North Carolina's News & Observer has published a terrific in-depth series on “ghost policies” – inadequate workers’ compensation policies that save employers money but leave injured workers without the safety net they’re supposed to have. North Carolina requires employers with three or more employees to have workers’ compensation coverage, and general contractors often require coverage even for smaller firms. But a News & Observer investigation found that more than 30,000 businesses in the state lack the required coverage. Mandy Locke writes about one injured worker whose employer’s use of a ghost policy left him without the care he needs:
Clementé Hernandez Gonzalez, a longtime employee of Worrell Construction Co., severely injured his spinal cord in March 2009 after another employee fell asleep at the wheel and wrecked the company vehicle. Gonzalez feels nearly nothing from the chest down; experts predict a lifetime of care will cost nearly $8 million.
Gonzalez, 39, has yet to receive a single check. More than a quarter-million dollars in medical bills at Pitt Memorial Hospital in Greenville have not been paid. If the policies had been clear and complete, the insurer would have likely settled within months instead of litigating for years, and Gonzalez would have gotten needed care quickly.
… His wife and web of extended family … meet in the mornings and in the evenings to get him in and out of bed. While they know that better beds and physical therapy might help Gonzalez’s condition, those luxuries are out of reach until his workers’ compensation claim is settled.
Employers often try to avoid insurance requirements by claiming those who work for them are independent contractors, a move that’s illegal when the workers function as employees. This practice has implications for Social Security and unemployment as well as workers’ compensation coverage – and it effectively penalizes the law-abiding employers who pay the required insurance costs. The three News & Observer articles in the series explain what the problem is and how it affects people across North Carolina:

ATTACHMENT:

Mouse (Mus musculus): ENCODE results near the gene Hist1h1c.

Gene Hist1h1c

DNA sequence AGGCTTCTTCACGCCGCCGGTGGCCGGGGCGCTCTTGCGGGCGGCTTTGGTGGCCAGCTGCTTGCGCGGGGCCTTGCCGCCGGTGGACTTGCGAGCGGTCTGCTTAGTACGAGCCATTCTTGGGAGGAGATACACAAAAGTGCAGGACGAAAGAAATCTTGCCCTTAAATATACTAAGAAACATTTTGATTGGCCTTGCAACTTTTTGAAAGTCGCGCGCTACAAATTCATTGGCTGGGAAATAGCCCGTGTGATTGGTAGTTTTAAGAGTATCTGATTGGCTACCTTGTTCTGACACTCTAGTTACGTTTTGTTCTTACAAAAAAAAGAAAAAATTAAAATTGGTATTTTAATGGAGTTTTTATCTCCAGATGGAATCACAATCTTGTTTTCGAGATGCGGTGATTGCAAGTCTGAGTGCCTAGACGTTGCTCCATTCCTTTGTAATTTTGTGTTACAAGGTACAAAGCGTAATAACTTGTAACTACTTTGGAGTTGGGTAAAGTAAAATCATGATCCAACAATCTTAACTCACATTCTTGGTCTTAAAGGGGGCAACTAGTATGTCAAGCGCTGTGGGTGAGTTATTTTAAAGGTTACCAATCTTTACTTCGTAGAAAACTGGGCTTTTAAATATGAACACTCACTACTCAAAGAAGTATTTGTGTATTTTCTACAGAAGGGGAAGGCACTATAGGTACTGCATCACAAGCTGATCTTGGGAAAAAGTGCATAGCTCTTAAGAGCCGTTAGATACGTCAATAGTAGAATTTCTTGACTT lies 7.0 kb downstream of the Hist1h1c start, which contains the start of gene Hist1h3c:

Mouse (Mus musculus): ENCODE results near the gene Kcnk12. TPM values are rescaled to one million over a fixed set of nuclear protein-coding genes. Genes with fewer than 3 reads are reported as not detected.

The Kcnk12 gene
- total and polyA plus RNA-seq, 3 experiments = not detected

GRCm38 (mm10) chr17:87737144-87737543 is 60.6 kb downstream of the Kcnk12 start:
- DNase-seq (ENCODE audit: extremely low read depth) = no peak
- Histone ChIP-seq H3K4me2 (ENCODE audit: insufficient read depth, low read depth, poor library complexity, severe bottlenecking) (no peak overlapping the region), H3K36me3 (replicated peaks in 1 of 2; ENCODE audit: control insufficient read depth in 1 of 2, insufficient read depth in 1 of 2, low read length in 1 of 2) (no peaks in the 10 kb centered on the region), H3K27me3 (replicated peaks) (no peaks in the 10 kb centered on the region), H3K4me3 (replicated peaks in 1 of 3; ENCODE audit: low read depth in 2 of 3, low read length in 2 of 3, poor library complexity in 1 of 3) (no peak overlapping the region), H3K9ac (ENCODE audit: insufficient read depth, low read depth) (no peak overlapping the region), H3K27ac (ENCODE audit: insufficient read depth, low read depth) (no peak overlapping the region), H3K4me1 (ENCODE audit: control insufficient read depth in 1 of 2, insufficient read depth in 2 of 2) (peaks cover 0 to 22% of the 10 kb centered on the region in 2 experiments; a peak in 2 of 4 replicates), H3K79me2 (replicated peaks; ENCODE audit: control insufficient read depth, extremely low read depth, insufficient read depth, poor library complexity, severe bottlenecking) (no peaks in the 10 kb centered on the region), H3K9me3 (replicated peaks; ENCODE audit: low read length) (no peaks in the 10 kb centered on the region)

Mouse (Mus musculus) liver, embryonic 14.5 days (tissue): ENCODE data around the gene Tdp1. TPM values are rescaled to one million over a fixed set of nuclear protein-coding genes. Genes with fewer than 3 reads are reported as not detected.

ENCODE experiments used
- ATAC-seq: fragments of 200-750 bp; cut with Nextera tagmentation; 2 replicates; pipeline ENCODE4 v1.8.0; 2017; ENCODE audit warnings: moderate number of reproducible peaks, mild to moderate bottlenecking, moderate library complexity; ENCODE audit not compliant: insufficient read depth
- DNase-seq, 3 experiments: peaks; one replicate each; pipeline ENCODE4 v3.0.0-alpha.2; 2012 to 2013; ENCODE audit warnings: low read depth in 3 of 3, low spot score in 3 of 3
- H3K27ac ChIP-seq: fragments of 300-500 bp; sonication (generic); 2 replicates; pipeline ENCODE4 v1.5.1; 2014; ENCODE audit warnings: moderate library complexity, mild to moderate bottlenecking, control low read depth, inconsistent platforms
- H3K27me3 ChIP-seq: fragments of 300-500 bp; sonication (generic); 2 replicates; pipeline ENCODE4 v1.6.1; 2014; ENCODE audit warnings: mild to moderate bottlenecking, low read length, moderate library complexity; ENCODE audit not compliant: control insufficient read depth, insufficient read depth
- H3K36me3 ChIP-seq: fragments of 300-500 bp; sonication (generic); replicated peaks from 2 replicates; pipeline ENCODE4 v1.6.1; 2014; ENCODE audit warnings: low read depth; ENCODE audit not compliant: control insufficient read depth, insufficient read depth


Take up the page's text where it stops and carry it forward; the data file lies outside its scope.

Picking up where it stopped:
- Cheating businesses make it tough for honest employers
- Injured worker pays for employer’s gamble
- Inept bureaucracy lets dishonest businesses win
In a demonstration of how investigative journalism can spur political action (or at least the promise of action), Locke reports, “North Carolina’s leaders – and those campaigning to take charge in the coming year – promised Wednesday to wake a sleeping government in order to stop businesses that misclassify employees as contractors and avoid paying taxes and buying workers’ compensation insurance.”
In other news:
Center for Public Integrity: After a flash fire at the Franklin, Kentucky Toyo Automotive Parts factory killed Tina Hall, Kentucky regulators cited the company for 16 serious violations and proposed a fine of more than $100,000. But then Toyo threatened to contest the violations and fine in court, and officials dropped them. They’ve now reinstated the violations due to a lack of promised safety improvements, but all too often state OSHA programs drop the violations and keep them that way – and victims’ family members can remain in the dark.
International Business Times: Seven of the thirteen former General Motors workers who are staging a hunger strike in protest of the company’s mistreatment of workers have sewn their mouths shut.
NPR: Commercial fishing is the most dangerous job in the US. In Alaska, collaborative efforts improved safety; now, training efforts are underway in Northeast fisheries.
McClatchy Newspapers: The Obama administration announced in December a proposal to end an exemption in the Fair Labor Standards Act that leaves home health workers out of federal minimum-wage and overtime protection. But the rule change hasn’t been finalized, and labor activists worry that Romney presidential victory would mean the end of it.
In These Times: Laboratory research on the butter-flavoring chemical diacetyl suggests that in addition to being a respiratory hazard, it might contribute to brain deterioration. Yet the US regulatory response to diacetyl is likely to remain inadequate. (Celeste is quoted in this piece; you can see our past posts on diacetyl here.)